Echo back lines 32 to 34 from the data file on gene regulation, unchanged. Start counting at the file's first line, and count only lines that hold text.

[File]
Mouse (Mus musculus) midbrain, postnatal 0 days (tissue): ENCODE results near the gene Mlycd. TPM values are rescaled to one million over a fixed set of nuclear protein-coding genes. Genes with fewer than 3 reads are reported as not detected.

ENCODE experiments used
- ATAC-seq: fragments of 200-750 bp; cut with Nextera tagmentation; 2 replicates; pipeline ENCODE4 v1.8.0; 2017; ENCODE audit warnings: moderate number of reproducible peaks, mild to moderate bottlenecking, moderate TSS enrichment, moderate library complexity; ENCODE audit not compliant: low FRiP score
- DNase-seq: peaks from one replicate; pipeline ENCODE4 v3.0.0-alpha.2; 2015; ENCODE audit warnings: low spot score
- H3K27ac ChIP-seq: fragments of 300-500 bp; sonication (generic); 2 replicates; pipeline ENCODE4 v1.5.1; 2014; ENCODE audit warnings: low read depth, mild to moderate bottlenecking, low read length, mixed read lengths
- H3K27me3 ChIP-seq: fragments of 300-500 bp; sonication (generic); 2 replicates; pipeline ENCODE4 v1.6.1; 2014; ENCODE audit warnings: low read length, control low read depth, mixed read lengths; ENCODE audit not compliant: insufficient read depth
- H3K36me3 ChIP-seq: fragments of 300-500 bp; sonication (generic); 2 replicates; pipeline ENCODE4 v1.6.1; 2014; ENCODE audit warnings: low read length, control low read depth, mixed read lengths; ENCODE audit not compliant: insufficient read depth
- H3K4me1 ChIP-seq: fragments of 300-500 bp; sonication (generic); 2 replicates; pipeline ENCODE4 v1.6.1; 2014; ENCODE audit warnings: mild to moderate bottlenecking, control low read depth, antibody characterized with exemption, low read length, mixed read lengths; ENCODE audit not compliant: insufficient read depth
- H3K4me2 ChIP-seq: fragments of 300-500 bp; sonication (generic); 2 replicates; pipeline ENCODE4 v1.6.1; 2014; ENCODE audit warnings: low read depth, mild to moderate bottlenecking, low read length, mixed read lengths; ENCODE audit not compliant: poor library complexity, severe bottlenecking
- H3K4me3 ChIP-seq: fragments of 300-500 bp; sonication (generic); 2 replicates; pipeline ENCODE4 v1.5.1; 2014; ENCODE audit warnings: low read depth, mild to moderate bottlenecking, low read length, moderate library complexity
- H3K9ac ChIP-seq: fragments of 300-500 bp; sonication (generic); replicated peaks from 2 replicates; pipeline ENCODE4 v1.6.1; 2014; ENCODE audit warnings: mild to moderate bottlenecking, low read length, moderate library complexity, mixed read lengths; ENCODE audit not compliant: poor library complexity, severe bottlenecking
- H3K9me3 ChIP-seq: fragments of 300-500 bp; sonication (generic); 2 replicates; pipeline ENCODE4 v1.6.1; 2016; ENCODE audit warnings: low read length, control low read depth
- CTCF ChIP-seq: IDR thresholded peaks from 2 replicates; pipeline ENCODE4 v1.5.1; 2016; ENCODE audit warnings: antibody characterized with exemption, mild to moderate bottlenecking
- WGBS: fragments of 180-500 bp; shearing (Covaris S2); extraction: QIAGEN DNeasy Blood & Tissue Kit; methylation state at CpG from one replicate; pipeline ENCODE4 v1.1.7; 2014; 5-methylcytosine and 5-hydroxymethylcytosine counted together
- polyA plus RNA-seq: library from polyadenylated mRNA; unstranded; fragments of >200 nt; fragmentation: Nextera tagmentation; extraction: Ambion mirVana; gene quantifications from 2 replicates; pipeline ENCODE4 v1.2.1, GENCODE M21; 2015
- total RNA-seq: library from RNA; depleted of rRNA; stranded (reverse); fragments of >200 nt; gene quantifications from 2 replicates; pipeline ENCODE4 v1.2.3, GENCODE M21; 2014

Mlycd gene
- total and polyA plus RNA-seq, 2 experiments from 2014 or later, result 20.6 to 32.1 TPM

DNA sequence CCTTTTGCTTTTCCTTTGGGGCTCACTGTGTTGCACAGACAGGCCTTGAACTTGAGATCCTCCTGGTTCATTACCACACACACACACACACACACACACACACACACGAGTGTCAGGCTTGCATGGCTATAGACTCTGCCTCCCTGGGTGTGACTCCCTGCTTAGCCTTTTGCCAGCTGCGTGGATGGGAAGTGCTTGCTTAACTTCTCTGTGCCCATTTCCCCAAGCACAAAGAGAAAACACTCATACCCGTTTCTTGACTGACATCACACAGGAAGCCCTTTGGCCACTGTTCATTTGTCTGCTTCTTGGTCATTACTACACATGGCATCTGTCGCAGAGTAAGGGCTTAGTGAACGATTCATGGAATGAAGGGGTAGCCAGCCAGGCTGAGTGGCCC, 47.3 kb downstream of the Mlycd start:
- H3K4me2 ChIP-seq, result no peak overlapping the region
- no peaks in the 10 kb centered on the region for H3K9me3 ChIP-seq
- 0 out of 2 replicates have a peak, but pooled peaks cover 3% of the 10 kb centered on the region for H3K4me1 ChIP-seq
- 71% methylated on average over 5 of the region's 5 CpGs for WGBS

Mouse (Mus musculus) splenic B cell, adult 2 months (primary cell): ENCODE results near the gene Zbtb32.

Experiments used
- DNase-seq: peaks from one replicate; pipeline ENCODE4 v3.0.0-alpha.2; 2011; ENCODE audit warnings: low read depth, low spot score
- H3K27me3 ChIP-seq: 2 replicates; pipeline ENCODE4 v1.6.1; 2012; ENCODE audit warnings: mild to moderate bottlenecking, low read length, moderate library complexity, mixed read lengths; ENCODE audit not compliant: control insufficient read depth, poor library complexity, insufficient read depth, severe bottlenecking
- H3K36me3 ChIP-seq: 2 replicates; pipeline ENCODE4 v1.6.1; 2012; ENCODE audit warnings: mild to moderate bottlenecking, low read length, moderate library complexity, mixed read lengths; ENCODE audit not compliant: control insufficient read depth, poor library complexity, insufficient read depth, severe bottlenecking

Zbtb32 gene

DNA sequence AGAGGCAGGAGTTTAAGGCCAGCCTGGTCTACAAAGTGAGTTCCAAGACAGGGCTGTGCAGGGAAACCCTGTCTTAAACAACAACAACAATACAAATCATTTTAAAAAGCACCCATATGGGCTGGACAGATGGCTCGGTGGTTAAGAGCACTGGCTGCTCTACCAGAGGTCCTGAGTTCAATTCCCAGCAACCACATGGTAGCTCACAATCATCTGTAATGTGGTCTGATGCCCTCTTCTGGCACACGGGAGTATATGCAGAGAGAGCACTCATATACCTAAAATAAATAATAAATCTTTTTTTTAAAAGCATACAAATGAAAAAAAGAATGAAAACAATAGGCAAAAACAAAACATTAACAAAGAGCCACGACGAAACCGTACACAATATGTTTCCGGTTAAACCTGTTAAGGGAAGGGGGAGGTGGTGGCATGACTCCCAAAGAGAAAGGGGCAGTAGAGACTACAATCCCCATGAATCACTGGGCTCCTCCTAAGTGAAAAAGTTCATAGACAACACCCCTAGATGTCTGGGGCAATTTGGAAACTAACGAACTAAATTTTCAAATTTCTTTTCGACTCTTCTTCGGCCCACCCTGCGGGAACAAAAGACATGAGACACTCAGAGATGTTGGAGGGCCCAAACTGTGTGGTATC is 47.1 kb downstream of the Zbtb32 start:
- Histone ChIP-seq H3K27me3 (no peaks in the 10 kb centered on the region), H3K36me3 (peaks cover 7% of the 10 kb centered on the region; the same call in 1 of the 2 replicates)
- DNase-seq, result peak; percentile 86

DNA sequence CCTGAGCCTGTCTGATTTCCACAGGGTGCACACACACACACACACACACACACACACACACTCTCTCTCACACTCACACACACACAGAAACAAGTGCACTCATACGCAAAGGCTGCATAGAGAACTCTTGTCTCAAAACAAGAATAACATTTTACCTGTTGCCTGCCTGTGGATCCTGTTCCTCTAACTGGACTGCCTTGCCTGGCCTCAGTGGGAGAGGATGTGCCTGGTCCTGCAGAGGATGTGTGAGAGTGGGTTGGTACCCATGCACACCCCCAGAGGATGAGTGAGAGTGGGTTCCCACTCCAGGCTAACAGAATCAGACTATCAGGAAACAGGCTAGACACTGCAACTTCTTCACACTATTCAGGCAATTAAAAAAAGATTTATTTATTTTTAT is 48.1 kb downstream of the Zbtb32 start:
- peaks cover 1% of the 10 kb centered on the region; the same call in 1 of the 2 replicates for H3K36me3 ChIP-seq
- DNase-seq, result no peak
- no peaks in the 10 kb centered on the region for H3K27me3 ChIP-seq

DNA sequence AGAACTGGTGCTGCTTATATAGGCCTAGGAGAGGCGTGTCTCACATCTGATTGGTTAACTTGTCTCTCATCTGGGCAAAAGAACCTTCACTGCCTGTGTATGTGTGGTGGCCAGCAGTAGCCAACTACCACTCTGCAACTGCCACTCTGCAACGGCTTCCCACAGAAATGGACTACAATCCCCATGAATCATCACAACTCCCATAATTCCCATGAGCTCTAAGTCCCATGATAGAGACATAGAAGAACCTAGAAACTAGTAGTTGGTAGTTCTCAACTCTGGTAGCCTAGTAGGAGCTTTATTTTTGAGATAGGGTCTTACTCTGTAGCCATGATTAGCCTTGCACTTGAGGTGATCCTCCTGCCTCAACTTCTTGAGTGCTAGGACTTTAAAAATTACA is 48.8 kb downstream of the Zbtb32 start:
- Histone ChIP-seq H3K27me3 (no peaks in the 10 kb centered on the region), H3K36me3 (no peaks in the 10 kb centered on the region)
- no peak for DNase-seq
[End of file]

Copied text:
- DNase-seq, result peak; percentile 86

DNA sequence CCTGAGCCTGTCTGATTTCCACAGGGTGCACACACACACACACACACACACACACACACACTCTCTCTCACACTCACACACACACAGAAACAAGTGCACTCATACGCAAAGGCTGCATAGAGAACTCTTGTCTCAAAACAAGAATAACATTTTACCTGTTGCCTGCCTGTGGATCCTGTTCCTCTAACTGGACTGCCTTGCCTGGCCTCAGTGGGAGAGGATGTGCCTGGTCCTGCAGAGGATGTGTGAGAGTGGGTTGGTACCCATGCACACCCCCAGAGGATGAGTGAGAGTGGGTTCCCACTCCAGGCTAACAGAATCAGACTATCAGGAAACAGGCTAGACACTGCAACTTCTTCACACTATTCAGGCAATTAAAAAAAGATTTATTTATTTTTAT is 48.1 kb downstream of the Zbtb32 start:
- peaks cover 1% of the 10 kb centered on the region; the same call in 1 of the 2 replicates for H3K36me3 ChIP-seq